Despite its reputation on the outside as the local “loony bin”, for those who worked at Oulton Hall hospital it was mainly remembered as a “pleasant and cheerful place” where the staff made every effort to make the patients feel at home.
One of the nurses who joined in 1953 was Pauline Lewis, a young woman who had been living near Hemsworth on the other side of Wakefield. Her father, Sam Lewis, a master slater and tiler with his own business, came from Castleford. Her mother, Frances Connor, was of Irish descent but had been born and grown up in a large mining family at Normanton.
Pauline was born at Glass Houghton in 1934 and ever since she’d been taken to a concert at Castleford hospital had entertained ambitions to become a nurse. When she was about 11 years old her family moved to Low Ackworth and after she left school at the age of 14 she had a series of jobs in factories and shops in Leeds and Pontefract.
Then, just after her 19th birthday, she and her childhood friend, Barbara Rayne, applied for jobs at Oulton. They weren’t quite sure what they were letting themselves in for but after an interview with the matron, Elizabeth Florence, they were instantly employed as student nurses on £20 a month.
After about eight weeks they were sent to Harrogate for a three month residential general nursing course. Later they would take examinations to become a Registered Nurse for the Mentally Handicapped.
By the mid-1950s the Oulton “colony” had grown to included Hatfeild Hall near Stanley and the nearby Stoneville hostel. In 1954 there were 343 patients – 276 males, including 40 boys under the age of 16, who all lived at Oulton, and 67 females divided between Hatfeild and Stoneville, with those women who were able to go out to work on licence living at the hostel. There were 32 men and 20 women on the staff full-time and 8 women working part-time.
The physician superintendent in charge of the three sites was Dr. Herbert John O’Loughlin and the chief male nurse was Edward James William Daniels. The son of an engineer’s labourer, he had been born in 1906 at Friern Barnet north of London. In 1931, at nearby Edmonton, he had married Ruby Mabel Waters from Hampshire, and they probably moved to Oulton shortly after the Second World War where they lived in the former gamekeeper’s cottage at Waterloo Corner on Royds Green Lane.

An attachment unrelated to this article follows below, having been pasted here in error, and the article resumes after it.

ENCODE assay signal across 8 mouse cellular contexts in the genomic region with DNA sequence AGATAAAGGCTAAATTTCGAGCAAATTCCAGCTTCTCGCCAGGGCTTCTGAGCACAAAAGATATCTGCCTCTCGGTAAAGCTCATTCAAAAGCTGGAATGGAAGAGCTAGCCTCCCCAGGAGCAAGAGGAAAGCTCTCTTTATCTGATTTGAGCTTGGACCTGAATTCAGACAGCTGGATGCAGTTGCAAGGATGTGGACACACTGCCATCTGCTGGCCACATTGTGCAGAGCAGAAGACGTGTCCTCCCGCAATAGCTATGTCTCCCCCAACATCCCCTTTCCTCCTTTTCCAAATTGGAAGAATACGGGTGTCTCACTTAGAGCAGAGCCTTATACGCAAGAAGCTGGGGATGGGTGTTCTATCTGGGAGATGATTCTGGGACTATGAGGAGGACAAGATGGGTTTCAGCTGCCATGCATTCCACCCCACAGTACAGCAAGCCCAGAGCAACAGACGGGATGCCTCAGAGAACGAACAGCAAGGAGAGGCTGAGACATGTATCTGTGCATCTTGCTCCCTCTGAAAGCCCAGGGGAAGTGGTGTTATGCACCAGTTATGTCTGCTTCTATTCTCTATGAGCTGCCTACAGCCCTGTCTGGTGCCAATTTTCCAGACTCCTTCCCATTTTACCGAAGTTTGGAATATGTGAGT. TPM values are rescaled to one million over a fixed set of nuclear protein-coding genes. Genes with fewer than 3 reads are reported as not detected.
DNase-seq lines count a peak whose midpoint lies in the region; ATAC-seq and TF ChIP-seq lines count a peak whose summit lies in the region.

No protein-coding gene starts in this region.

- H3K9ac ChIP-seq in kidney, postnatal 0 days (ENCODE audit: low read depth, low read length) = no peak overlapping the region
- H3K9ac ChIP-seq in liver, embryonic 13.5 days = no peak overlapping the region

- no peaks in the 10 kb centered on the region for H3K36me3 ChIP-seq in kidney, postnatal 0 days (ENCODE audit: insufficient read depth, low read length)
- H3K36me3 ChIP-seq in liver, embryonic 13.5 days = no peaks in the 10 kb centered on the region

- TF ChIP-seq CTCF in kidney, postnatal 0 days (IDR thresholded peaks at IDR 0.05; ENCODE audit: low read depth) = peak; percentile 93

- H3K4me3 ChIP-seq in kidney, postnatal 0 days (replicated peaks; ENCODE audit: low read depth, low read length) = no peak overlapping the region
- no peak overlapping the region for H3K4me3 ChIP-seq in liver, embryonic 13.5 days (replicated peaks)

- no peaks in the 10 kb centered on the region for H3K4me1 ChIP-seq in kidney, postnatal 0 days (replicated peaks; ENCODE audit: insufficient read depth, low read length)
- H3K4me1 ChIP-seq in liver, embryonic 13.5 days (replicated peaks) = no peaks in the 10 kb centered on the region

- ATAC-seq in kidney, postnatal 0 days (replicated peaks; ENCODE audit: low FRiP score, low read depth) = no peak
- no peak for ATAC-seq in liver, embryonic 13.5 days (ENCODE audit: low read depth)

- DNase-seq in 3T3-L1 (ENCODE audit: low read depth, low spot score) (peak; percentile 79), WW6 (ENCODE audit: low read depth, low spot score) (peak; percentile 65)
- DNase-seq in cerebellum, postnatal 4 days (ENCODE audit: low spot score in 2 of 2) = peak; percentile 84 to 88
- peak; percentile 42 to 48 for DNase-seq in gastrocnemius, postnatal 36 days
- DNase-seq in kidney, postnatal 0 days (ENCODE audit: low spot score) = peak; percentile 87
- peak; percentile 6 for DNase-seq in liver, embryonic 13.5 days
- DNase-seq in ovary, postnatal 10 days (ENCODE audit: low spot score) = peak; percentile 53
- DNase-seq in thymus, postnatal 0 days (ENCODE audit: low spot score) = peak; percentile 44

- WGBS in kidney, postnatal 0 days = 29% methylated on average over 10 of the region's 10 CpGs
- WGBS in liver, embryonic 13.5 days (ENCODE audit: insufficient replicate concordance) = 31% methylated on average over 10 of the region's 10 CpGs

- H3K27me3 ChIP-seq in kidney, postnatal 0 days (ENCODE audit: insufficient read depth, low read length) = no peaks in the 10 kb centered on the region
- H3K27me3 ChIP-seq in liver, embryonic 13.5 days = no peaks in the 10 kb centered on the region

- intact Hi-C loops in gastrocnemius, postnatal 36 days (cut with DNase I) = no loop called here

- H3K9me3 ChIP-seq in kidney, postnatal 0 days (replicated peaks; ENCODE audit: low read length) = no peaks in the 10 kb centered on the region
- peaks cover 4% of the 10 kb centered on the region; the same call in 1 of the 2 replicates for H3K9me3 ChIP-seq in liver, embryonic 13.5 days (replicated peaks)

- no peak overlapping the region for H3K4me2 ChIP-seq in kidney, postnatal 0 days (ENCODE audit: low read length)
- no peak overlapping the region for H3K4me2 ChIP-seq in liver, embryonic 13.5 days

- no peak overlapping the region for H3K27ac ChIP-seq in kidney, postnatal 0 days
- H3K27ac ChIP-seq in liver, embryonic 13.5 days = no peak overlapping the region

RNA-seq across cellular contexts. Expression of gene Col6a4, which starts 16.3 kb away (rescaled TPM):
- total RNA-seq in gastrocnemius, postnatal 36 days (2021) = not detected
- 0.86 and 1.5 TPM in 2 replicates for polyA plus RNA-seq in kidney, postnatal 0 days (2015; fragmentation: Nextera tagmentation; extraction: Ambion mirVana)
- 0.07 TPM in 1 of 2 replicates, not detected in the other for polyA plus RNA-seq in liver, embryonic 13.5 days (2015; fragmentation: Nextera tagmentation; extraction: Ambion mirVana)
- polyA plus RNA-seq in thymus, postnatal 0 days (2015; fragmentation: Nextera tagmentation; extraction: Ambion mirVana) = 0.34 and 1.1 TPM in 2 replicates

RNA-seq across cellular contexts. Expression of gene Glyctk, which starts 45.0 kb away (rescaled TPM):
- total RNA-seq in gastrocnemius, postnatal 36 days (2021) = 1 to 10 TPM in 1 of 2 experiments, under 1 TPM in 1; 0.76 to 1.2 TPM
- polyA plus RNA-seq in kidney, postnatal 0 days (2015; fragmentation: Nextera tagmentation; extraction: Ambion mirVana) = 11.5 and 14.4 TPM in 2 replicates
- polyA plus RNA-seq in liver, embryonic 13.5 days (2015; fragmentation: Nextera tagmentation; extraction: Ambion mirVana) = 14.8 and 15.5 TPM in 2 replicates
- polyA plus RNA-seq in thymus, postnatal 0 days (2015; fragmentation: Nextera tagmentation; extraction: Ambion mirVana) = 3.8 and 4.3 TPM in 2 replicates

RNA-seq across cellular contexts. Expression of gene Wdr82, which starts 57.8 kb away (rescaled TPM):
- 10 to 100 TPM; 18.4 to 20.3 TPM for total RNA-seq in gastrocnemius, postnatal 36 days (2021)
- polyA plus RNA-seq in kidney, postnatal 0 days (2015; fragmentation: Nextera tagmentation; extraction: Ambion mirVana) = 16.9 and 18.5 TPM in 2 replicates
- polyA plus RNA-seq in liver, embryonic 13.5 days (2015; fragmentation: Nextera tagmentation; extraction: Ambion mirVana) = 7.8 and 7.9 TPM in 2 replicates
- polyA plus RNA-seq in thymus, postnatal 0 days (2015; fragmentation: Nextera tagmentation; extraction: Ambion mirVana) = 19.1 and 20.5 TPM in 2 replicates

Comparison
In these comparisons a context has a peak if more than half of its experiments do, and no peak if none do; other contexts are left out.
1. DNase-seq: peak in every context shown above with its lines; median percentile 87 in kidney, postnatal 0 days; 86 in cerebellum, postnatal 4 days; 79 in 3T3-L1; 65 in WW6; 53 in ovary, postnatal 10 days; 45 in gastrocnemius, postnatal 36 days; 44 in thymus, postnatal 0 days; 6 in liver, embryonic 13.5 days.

Pauline and Barbara were given a shared room at Hatfeild Hall and had to travel daily, at their own expense, to Oulton by Burrough’s bus. There, in Lake View, one of two large huts erected to the east of the main hall, they looked after young boys diagnosed with a range of conditions including epilepsy, cerebral palsy and enlarged heads. The other hut, Beech View, was home to what were described as 61 “lower grade” male patients.
The older male patients were accommodated in two wards on the ground and two upper floors in the main hall, each with their own day-rooms, dormitories, toilets and bathrooms. There was a community centre and workshops where most of the patients were paid as they trained as tailors, cobblers or in making items like rugs and Christmas crackers. Some also helped the gardener, Mr. Dowson, and worked on the estate’s “home” farm. At any one time about 30 of them were on “daily licence” to work in local industries where they had labouring jobs at Armitage’s brickworks, Bentley’s brewery, and the paint works which had been established in Oulton Wesleyan chapel.
Meals were cooked in the hall kitchen which was mainly staffed by women who lived locally in Oulton, Woodlesford and Rothwell. Dances and concerts of gramophone records were held regularly as well as games of football and cricket. There was a weekly film show at the hall and Pauline remembers taking her young patients to the Woodlesford Ritz picture house for the Saturday children’s matinees. On Sunday mornings she took them to church and there were frequent outings to places like Lotherton Hall, Temple Newsam and Rothwell Park. By 1954 there were already 3 television sets in use and a fourth was soon to be installed.